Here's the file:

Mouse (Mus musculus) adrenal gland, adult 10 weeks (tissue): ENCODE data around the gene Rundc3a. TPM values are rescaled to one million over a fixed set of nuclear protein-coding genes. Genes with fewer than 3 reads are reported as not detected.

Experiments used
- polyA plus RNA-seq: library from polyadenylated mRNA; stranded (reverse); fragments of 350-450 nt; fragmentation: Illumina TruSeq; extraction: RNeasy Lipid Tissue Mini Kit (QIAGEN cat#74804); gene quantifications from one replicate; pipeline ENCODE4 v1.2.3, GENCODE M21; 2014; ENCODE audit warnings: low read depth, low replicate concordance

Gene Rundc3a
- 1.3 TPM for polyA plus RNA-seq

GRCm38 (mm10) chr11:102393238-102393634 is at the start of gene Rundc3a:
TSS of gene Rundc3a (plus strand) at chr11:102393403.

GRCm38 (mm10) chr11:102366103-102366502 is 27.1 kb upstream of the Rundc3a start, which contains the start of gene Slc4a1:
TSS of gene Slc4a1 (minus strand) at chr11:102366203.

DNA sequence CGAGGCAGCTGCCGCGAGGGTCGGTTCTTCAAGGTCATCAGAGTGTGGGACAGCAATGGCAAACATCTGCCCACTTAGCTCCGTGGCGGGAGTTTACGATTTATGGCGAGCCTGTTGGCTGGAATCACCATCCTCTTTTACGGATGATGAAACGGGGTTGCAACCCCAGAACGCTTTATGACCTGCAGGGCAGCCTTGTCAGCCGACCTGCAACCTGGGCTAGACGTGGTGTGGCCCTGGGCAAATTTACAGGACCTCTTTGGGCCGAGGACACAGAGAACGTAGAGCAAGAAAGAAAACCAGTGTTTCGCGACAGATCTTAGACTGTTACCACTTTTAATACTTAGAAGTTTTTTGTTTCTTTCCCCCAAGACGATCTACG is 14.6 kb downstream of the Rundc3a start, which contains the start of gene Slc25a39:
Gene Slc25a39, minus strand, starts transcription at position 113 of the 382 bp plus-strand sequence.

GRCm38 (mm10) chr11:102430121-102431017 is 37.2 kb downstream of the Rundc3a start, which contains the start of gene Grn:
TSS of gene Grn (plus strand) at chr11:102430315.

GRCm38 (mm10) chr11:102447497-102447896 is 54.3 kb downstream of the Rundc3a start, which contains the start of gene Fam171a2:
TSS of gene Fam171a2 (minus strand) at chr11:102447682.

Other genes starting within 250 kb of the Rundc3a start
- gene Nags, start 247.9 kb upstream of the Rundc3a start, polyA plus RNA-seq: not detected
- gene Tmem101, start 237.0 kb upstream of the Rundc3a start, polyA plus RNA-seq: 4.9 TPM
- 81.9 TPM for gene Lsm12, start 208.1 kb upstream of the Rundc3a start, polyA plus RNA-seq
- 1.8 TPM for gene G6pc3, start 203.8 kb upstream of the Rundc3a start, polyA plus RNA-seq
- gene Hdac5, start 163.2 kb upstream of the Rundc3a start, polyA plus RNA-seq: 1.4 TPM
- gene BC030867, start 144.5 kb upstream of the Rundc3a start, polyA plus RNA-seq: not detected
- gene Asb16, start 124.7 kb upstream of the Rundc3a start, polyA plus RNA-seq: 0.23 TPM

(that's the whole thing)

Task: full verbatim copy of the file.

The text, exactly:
Mouse (Mus musculus) adrenal gland, adult 10 weeks (tissue): ENCODE data around the gene Rundc3a. TPM values are rescaled to one million over a fixed set of nuclear protein-coding genes. Genes with fewer than 3 reads are reported as not detected.

Experiments used
- polyA plus RNA-seq: library from polyadenylated mRNA; stranded (reverse); fragments of 350-450 nt; fragmentation: Illumina TruSeq; extraction: RNeasy Lipid Tissue Mini Kit (QIAGEN cat#74804); gene quantifications from one replicate; pipeline ENCODE4 v1.2.3, GENCODE M21; 2014; ENCODE audit warnings: low read depth, low replicate concordance

Gene Rundc3a
- 1.3 TPM for polyA plus RNA-seq

GRCm38 (mm10) chr11:102393238-102393634 is at the start of gene Rundc3a:
TSS of gene Rundc3a (plus strand) at chr11:102393403.

GRCm38 (mm10) chr11:102366103-102366502 is 27.1 kb upstream of the Rundc3a start, which contains the start of gene Slc4a1:
TSS of gene Slc4a1 (minus strand) at chr11:102366203.

DNA sequence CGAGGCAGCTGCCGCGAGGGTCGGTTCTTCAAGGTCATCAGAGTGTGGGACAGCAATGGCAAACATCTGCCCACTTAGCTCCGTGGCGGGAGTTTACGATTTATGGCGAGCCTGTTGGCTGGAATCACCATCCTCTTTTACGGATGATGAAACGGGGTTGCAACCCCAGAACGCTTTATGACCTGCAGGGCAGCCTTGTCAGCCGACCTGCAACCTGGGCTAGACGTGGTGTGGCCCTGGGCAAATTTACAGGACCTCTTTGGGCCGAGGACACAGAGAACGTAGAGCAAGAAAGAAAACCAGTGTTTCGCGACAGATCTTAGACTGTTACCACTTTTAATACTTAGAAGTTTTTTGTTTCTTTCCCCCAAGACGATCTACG is 14.6 kb downstream of the Rundc3a start, which contains the start of gene Slc25a39:
Gene Slc25a39, minus strand, starts transcription at position 113 of the 382 bp plus-strand sequence.

GRCm38 (mm10) chr11:102430121-102431017 is 37.2 kb downstream of the Rundc3a start, which contains the start of gene Grn:
TSS of gene Grn (plus strand) at chr11:102430315.

GRCm38 (mm10) chr11:102447497-102447896 is 54.3 kb downstream of the Rundc3a start, which contains the start of gene Fam171a2:
TSS of gene Fam171a2 (minus strand) at chr11:102447682.

Other genes starting within 250 kb of the Rundc3a start
- gene Nags, start 247.9 kb upstream of the Rundc3a start, polyA plus RNA-seq: not detected
- gene Tmem101, start 237.0 kb upstream of the Rundc3a start, polyA plus RNA-seq: 4.9 TPM
- 81.9 TPM for gene Lsm12, start 208.1 kb upstream of the Rundc3a start, polyA plus RNA-seq
- 1.8 TPM for gene G6pc3, start 203.8 kb upstream of the Rundc3a start, polyA plus RNA-seq
- gene Hdac5, start 163.2 kb upstream of the Rundc3a start, polyA plus RNA-seq: 1.4 TPM
- gene BC030867, start 144.5 kb upstream of the Rundc3a start, polyA plus RNA-seq: not detected
- gene Asb16, start 124.7 kb upstream of the Rundc3a start, polyA plus RNA-seq: 0.23 TPM